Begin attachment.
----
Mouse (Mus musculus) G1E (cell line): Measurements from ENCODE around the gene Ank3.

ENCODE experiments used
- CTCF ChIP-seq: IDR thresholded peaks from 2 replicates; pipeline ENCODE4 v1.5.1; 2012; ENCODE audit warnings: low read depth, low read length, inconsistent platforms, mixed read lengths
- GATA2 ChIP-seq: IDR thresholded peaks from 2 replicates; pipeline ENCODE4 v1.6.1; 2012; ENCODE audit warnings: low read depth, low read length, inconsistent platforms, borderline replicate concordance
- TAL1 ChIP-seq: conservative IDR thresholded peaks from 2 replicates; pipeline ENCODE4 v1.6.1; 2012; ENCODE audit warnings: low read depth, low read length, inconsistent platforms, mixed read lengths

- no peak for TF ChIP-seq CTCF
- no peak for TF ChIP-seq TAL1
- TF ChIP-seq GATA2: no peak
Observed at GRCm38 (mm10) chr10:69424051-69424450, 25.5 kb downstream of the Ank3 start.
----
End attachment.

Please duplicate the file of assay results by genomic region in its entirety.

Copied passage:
Mouse (Mus musculus) G1E (cell line): Measurements from ENCODE around the gene Ank3.

ENCODE experiments used
- CTCF ChIP-seq: IDR thresholded peaks from 2 replicates; pipeline ENCODE4 v1.5.1; 2012; ENCODE audit warnings: low read depth, low read length, inconsistent platforms, mixed read lengths
- GATA2 ChIP-seq: IDR thresholded peaks from 2 replicates; pipeline ENCODE4 v1.6.1; 2012; ENCODE audit warnings: low read depth, low read length, inconsistent platforms, borderline replicate concordance
- TAL1 ChIP-seq: conservative IDR thresholded peaks from 2 replicates; pipeline ENCODE4 v1.6.1; 2012; ENCODE audit warnings: low read depth, low read length, inconsistent platforms, mixed read lengths

- no peak for TF ChIP-seq CTCF
- no peak for TF ChIP-seq TAL1
- TF ChIP-seq GATA2: no peak
Observed at GRCm38 (mm10) chr10:69424051-69424450, 25.5 kb downstream of the Ank3 start.